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Dale Earnhardt Jr. Plane Crash Was Pilot Error: NTSB Final Report

The 2019 incident involved a complex succession of pilot actions and aircraft system overrides that might have ended far worse than a burned-up airplane.

The emergency escape hatch of Dale Earnhardt, Jr's plane impaled by a metal fence post. Photo courtesy of NTSB
The emergency escape hatch of Dale Earnhardt, Jr’s plane impaled by a metal fence post. Photo courtesy of NTSB

When things are said and done, the crash in August 2019 of a Cessna 680 Sovereign in Elizabethton, Tennessee, could have been and most likely should have been a lot worse. Five people survived the crash, in which the business jet landed fast and long, and went off the runway, with three of them suffering minor injuries and two others with no injuries at all. All five people aboard the jet escaped moments after it overran the runway and moments before it burst into flames and was destroyed.

None of it would have happened if not for a series of pilot errors, according to the National Transportation Safety Board’s final report on the accident. The main takeaway, the report’s authors wrote, is that the jet came in to the relatively short runway 24 (just 5001 feet, though well within the Sovereign’s capabilities) too fast and mis-configured. The pilots then attempted to save the landing multiple times and then attempted a go-around with the thrust reversers partially deployed, which the aircraft’s safety systems did not allow. In the end, the plane, after bouncing four times, crunched its gear and slid off the end of the runway. People evacuated, and the plane caught fire and was destroyed.

In its report, the Board found that the crew failed to stabilize the approach or follow the required procedures specified in the aircraft’s manual. According to the report, “The AFM [Aircraft Flight Manual] included three checklists to be completed during approach and landing: the approach checklist, the before landing checklist, and the landing checklist. The before landing checklist included lowering the landing gear, selecting full flaps, and confirming Vref; the landing checklist included extending speedbrakes at touchdown then deploying thrust reversers after nosewheel touchdown.”

The report cites the unstablized approach and incorrect deployment of lift dump devices, which added up to cause the plane to cross the threshold at 126 knots instead of the correct-for-the-conditions 108-knot Vref speed. The crew failed to deploy speed brakes upon landing, though it was more of a hard bounce than a landing. They instead deployed the plane’s speed brakes, though not fully. And the deployment of the thrust reversers was a circus, with the airplane’s safety logic at one point preventing their deployment (which is why the procedure is speed brakes first, thrust reversers second) since the aircraft had become airborne again—thrust reversers can be deployed only when there’s weight on the wheels (WOW), for the obvious reason that airborne deployment of them would be catastrophic. Finally, after the third bounce, they deployed from the air pressure on them from being partially opened earlier in the accident sequence.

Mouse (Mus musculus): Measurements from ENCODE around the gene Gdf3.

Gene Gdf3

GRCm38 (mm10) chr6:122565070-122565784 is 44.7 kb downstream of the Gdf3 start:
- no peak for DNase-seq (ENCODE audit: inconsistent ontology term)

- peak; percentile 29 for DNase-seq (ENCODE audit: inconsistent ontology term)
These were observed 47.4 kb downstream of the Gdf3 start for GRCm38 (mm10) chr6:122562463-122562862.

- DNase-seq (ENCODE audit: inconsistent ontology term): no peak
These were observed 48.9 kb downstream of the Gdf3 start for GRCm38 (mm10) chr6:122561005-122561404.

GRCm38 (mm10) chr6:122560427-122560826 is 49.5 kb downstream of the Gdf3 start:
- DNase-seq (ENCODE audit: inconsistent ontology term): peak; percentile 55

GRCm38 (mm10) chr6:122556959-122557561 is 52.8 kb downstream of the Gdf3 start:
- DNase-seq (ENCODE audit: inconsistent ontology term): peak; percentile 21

Once it apparently became clear to the pilot flying that there was insufficient distance remaining to get stopped, he attempted to go around, which at that point most likely would have been catastrophic, but again the airplane’s logic prevented that from happening, as the thrust reversers had been blown fully open by the airflow.

By the time the plane was down for good, with the right main gear leg having collapsed, there was 1,120 feet of paved surface remaining, that is, the runway and the 97-foot displaced threshold of Runway 6, the opposite-direction runway. 

The approach of Dale Earnhardt, Jr.'s plane, including speed and use of speedbrakes (in yellow), landing gear, and flaps.
The approach of Dale Earnhardt, Jr.’s plane, including speed and use of speedbrakes (in yellow), landing gear,
and flaps.

The arrival concluded thusly, again from the NTSB report:

“Airport surveillance video showed that the right main landing gear collapsed at 1538:04 and that the outboard section of the right wing contacted the runway immediately thereafter. The airplane then departed the 97-ft-long paved surface beyond the end of the runway and traveled through a 400-ft-long open area of grass, down an embankment, through a creek, through a chain-link fence, and up an embankment. Photographs of the accident scene showed that the airplane came to rest on the edge of a four-lane highway about 600 ft beyond the runway threshold. In postaccident interviews with the flight crew, they reported that they secured the engines after the airplane came to a stop and assisted the passengers with the evacuation through the main entry door as a postaccident fire erupted, which eventually destroyed the airplane.

The NTSB report can be found here. It’s harrowing reading but an excellent reminder about how critical it is to follow flight manual recommendations, especially in turbine-powered aircraft, and to stabilize the approach. A go-around takes a few minutes but is invariably far more convenient than the alternative, remembering, of course, that accidents like this one seldom end with everyone walking away.


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